MONTREAL, March 19 /CNW Telbec/ - Reporters Without Borders expressed its
deepest sympathy today with the family and colleagues of Miguel Pérez Julca, a
radio journalist who was gunned down on 16 March in Jaén, in the northwestern
province of Cajamarca. Given the stories Pérez was covering and the manner of
his death, the organisation hopes the police will thoroughly investigate the
possibility that it was connected with his work.
"He was looking into local corruption, he said he was being followed just
before his death, and his murderers behaved like contract killers," the press
freedom organisation said. "So for all these reasons the investigators should
work on the assumption he was killed because of his reporting, even if that
upsets the local government.".
Reporters Without Borders added: "Gunned down in front of his family,
Pérez was the first journalist to be murdered in Peru since 2004. His murder
must not be left unpunished, or else it will encourage others to do the same."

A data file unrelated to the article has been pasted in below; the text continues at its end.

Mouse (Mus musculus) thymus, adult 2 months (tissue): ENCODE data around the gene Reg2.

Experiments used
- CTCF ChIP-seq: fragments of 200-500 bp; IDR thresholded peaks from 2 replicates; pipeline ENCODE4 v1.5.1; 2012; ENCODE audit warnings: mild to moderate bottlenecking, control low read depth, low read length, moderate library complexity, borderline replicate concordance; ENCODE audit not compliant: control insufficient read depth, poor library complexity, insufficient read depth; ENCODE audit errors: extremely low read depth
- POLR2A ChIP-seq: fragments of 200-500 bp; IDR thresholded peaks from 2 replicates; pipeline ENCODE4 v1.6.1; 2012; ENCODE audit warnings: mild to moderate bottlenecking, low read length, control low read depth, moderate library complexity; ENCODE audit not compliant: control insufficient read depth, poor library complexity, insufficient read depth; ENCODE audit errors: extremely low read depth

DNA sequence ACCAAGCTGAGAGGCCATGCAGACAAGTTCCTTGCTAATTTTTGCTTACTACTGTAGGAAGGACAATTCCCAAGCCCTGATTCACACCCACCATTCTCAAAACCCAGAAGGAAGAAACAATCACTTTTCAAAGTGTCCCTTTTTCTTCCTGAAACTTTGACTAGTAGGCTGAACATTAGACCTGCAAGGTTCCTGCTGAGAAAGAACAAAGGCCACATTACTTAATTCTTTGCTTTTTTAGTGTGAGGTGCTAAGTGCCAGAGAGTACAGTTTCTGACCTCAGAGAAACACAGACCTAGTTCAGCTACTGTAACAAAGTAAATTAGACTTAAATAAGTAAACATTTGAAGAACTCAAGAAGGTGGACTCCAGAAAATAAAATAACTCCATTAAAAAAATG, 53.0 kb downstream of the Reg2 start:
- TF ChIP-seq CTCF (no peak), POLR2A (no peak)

Aged 38, Pérez was returning to his home in the Jaén district of Las
Palmeras with his wife and two children on the evening of 16 March when two
gunmen on a motorcycle shot him twice in the head and then sped away. He died
while being rushed to hospital. His wife, Nelly Guevara Arrascue, was hit in
the left knee.
Pérez worked for "El informativo del pueblo," a news programme on local
Radio Exitos. He was also a contributor to Radio Oriental and Radio Jaén. He
had recently blamed Jaén mayor Jaime Vilchez Oblitas for several cases of
mismanagement. He has also covered local corruption and violent crime in Jaén.
The day before his murder, he told friends he had seen a white car following
him on the street.
The daily La Republica reported that several witnesses had identified the
killers as being local criminals but no arrests had been made.
The last two journalists to be killed in Peru were Antonio de la Torre
Echeandia of Radio Orbita, who was murdered in Yungay (400 km north of Lima)
on 14 February 2004, and Alberto Rivera Fernandez of radio Frecuencia
Oriental, who was gunned down in the east-central city of Pucallpa on 21 April
2004. The local mayors and their close associates were allegedly implicated in
both cases but were let off by the courts last year.
Reporters Without Borders defends imprisoned journalists and press
freedom throughout the world. It has nine national sections (Austria, Belgium,
Canada, France, Germany, Italy, Spain, Sweden and Switzerland). It has
representatives in Bangkok, London, New York, Tokyo and Washington. And it has
more than 120 correspondents worldwide.
For further information:
For further information: Emily Jacquard, Canadian office representative,
Reporters Without Borders, (514) 521-4111, Cell: (514) 258-4208, Fax: (514)